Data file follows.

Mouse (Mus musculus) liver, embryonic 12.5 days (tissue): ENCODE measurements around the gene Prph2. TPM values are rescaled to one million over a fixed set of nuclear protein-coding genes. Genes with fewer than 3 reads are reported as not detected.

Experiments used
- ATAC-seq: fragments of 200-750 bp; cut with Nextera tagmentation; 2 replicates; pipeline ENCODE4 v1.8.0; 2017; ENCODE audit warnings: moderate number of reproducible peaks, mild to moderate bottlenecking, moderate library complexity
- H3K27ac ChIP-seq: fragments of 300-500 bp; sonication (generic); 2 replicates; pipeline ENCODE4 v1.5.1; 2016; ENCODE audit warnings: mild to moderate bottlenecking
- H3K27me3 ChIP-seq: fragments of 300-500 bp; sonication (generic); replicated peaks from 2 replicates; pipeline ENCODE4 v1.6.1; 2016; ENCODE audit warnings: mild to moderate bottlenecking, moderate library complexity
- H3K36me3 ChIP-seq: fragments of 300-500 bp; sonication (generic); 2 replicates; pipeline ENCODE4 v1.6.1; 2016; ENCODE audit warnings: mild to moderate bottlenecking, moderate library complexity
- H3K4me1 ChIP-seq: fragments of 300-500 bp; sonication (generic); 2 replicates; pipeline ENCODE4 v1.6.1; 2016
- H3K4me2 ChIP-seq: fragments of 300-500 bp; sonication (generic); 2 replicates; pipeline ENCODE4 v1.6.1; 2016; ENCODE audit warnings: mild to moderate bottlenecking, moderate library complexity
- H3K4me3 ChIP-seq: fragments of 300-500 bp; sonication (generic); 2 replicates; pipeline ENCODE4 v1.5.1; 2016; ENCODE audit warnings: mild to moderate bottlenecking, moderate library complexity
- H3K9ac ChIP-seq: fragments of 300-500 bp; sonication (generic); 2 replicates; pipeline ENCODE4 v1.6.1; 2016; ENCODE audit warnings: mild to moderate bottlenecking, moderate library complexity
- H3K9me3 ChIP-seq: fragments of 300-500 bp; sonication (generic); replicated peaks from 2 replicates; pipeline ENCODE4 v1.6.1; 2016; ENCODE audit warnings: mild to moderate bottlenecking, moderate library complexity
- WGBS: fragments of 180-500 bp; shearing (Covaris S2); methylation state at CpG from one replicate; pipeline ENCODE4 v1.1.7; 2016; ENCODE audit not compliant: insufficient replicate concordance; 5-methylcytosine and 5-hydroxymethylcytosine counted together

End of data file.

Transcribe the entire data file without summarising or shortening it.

Mouse (Mus musculus) liver, embryonic 12.5 days (tissue): ENCODE measurements around the gene Prph2. TPM values are rescaled to one million over a fixed set of nuclear protein-coding genes. Genes with fewer than 3 reads are reported as not detected.

Experiments used
- ATAC-seq: fragments of 200-750 bp; cut with Nextera tagmentation; 2 replicates; pipeline ENCODE4 v1.8.0; 2017; ENCODE audit warnings: moderate number of reproducible peaks, mild to moderate bottlenecking, moderate library complexity
- H3K27ac ChIP-seq: fragments of 300-500 bp; sonication (generic); 2 replicates; pipeline ENCODE4 v1.5.1; 2016; ENCODE audit warnings: mild to moderate bottlenecking
- H3K27me3 ChIP-seq: fragments of 300-500 bp; sonication (generic); replicated peaks from 2 replicates; pipeline ENCODE4 v1.6.1; 2016; ENCODE audit warnings: mild to moderate bottlenecking, moderate library complexity
- H3K36me3 ChIP-seq: fragments of 300-500 bp; sonication (generic); 2 replicates; pipeline ENCODE4 v1.6.1; 2016; ENCODE audit warnings: mild to moderate bottlenecking, moderate library complexity
- H3K4me1 ChIP-seq: fragments of 300-500 bp; sonication (generic); 2 replicates; pipeline ENCODE4 v1.6.1; 2016
- H3K4me2 ChIP-seq: fragments of 300-500 bp; sonication (generic); 2 replicates; pipeline ENCODE4 v1.6.1; 2016; ENCODE audit warnings: mild to moderate bottlenecking, moderate library complexity
- H3K4me3 ChIP-seq: fragments of 300-500 bp; sonication (generic); 2 replicates; pipeline ENCODE4 v1.5.1; 2016; ENCODE audit warnings: mild to moderate bottlenecking, moderate library complexity
- H3K9ac ChIP-seq: fragments of 300-500 bp; sonication (generic); 2 replicates; pipeline ENCODE4 v1.6.1; 2016; ENCODE audit warnings: mild to moderate bottlenecking, moderate library complexity
- H3K9me3 ChIP-seq: fragments of 300-500 bp; sonication (generic); replicated peaks from 2 replicates; pipeline ENCODE4 v1.6.1; 2016; ENCODE audit warnings: mild to moderate bottlenecking, moderate library complexity
- WGBS: fragments of 180-500 bp; shearing (Covaris S2); methylation state at CpG from one replicate; pipeline ENCODE4 v1.1.7; 2016; ENCODE audit not compliant: insufficient replicate concordance; 5-methylcytosine and 5-hydroxymethylcytosine counted together